RICHMOND -- Virginia Beach Mayor Will Sessoms took the stand late Tuesday afternoon to close out day 12 of the federal corruption trial against former Governor Bob McDonnell and his wife, Maureen.

The McDonnells face 14 charges between them, most of which focus on corruption. But they also face one count each of making a false statement on loan documents.

Prosecutors allege the former first couple failed to disclose loans from Jonnie Williams the wealthy Virginia businessman whose gifts, cash and loans are at the center of this trial when they filed out personal financial statements to renew loans taken out from Towne Bank, where Sessoms is a president.

McDonnell took out two loans from Towne Bank together with his sister, whose name is also Maureen, to purchase two rental houses in Sandbridge.

The first loan came in September 2005 for $249,990. The second loan, for $722,550, was taken out as an interest-only loan in March 2006. Combined, the two loans total nearly $1 million.

Prosecutors walked Sessoms through loan documents that showed McDonnell and his sister had a hard time keep up with payments on the loans. Documents showed that the pair incurred late fees at least 18 times on the smaller loan and 29 times on the larger loan.

Sessoms testified that McDonnell told him the rental income from the houses had been less than expected and was not enough to cover the monthly mortgage payments. Sessoms also said McDonnell asked him about refinancing the loans for longer-term, lower-interest deals several times.

Finally, in 2011, McDonnell refinanced the larger of the two loans into a new agreement that required payments to be made on the interest and principle of the loan. The new loan also had to be renewed each year.

In order to renew the loan each year, McDonnell had to submit personal financial statements. Prosecutors showed jurors McDonnell's personal financial statement for 2012 which listed $2.075 in liabilities but did not specifically mention the $50,000 loan Williams had made to Maureen or the $70,000 in loans Williams had made to MoBo Realty, the company former to own and manage Sandbridge properties.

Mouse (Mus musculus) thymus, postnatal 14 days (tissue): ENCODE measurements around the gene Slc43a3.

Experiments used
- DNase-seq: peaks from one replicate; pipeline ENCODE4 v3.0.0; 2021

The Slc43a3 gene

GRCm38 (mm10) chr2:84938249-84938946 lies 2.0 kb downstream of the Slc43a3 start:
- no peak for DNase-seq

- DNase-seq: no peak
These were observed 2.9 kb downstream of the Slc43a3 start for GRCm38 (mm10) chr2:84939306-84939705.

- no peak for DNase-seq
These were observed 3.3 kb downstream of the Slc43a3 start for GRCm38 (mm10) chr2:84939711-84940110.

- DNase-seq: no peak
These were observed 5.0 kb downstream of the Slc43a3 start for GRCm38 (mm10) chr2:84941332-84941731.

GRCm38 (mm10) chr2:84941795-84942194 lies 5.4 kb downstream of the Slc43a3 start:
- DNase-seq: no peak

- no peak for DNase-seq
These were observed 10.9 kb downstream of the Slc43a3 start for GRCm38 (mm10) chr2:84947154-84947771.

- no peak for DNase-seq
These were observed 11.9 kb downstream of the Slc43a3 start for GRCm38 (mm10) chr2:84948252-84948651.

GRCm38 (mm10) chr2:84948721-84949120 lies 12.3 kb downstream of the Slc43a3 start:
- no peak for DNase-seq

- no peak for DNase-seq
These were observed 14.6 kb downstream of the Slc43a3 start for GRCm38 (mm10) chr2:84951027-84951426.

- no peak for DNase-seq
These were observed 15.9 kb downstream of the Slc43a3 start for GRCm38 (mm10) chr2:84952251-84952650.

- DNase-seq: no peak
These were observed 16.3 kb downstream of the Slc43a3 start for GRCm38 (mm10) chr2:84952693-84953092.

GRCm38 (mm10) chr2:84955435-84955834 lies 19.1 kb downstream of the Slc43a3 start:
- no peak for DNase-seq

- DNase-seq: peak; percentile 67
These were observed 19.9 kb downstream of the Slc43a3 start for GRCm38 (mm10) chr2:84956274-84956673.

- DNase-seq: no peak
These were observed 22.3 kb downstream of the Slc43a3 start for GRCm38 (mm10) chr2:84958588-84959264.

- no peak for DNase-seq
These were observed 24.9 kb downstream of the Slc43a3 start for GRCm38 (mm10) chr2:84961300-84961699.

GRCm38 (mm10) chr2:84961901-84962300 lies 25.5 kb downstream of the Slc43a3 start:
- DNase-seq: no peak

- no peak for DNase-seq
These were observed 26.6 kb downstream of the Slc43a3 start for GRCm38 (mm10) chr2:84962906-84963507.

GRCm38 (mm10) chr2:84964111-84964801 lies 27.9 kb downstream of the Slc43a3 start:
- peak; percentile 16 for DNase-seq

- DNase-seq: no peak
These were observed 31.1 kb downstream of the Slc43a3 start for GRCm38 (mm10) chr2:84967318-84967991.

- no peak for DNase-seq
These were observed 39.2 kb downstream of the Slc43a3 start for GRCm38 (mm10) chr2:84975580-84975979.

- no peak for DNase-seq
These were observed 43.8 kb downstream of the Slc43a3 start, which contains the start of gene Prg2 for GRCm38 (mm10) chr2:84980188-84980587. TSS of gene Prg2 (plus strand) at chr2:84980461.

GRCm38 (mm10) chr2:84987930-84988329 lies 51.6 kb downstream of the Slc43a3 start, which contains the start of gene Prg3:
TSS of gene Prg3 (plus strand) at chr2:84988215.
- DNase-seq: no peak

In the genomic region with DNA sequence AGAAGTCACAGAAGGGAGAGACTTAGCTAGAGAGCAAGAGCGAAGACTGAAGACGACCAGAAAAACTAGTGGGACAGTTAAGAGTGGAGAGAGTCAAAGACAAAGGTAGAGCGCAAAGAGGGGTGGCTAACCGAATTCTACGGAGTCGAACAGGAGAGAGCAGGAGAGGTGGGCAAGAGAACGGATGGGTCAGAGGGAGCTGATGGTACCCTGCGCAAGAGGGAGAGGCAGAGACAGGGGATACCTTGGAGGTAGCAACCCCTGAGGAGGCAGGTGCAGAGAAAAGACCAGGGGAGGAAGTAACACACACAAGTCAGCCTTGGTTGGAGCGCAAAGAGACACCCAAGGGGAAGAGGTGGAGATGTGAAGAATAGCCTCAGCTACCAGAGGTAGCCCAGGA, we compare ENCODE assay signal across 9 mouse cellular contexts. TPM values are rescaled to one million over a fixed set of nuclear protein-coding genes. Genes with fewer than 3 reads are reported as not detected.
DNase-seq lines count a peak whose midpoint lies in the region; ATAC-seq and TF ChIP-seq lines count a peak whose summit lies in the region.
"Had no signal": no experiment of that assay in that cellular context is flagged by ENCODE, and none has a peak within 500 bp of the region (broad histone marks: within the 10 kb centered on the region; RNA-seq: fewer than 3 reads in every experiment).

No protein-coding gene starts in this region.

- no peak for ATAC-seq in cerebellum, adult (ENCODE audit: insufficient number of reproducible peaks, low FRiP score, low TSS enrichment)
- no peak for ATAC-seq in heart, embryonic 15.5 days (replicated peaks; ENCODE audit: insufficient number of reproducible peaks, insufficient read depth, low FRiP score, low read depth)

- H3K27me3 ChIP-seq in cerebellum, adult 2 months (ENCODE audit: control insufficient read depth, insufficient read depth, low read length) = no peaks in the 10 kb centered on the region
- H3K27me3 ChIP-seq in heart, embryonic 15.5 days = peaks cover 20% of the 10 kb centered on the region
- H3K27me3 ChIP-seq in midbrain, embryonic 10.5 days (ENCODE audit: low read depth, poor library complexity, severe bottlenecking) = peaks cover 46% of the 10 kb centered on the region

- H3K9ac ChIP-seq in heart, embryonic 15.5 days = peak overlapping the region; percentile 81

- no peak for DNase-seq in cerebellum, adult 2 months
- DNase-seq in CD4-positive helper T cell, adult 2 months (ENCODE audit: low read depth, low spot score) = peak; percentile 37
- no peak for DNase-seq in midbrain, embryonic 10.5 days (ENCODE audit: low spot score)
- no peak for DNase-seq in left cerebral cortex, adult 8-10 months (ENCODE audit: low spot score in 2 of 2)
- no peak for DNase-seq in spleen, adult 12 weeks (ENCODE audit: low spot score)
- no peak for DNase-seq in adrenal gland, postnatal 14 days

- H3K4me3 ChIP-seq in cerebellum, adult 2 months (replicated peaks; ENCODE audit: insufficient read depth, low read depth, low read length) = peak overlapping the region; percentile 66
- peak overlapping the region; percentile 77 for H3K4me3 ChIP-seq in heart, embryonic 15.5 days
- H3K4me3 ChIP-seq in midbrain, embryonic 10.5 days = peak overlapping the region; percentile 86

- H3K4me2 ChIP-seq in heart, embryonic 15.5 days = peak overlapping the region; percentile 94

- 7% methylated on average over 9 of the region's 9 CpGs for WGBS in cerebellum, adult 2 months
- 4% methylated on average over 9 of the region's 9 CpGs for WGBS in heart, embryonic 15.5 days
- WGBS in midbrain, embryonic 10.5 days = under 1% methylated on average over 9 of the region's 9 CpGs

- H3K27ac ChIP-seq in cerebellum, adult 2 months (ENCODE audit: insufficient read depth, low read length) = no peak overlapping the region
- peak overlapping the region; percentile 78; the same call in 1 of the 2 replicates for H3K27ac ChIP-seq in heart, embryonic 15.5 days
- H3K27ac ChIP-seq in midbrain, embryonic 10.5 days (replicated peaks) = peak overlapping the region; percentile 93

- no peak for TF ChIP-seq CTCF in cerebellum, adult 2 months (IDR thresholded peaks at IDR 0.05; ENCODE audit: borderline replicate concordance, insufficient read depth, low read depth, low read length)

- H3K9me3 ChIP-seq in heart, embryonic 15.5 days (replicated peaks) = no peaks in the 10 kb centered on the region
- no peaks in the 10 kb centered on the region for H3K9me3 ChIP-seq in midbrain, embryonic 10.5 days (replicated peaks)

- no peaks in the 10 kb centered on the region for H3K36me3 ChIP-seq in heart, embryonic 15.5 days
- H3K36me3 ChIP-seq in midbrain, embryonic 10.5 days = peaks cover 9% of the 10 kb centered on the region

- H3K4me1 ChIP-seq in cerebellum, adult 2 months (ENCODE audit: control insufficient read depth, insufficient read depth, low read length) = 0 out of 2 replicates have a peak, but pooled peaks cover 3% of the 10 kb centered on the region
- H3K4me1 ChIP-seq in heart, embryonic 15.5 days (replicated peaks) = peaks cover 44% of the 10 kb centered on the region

Sessoms' testimony is key to nailing down the false statement charges against the McDonnells. Sessoms has said repeatedly that he will tell the truth on the stand and answer the question as best he can.

He looked a bit uneasy as he took the stand late Tuesday. That's not surprising for a man who said he was ready to get his testimony over with as he walked into court.

'I just look forward to getting there, getting those questions, answering them truthfully and getting back to Virginia Beach,' Sessoms told 13News Now before entering the courthouse on Tuesday afternoon.

Sessoms also said he was worried about McDonnell, his friend of roughly 30 years. On the stand Tuesday, Sessoms testified that he and McDonnell first met shortly after he had won a spot on the Virginia Beach City Council and while McDonnell was running for the House of Delegates.

'To sit back and say that it's not very concerning, I'd be lying,' Sessoms said of the trial. 'You know, there's a dear friend up there that is on trial and what I'm hearing is quite concerning.'

Court adjourned early on Tuesday and Sessoms' testimony will resume on Wednesday morning with cross examination by defense attorneys.

Follow reporter Nick Ochsner, who is in the courtroom, for updates on Twitter @13NickOchsner.

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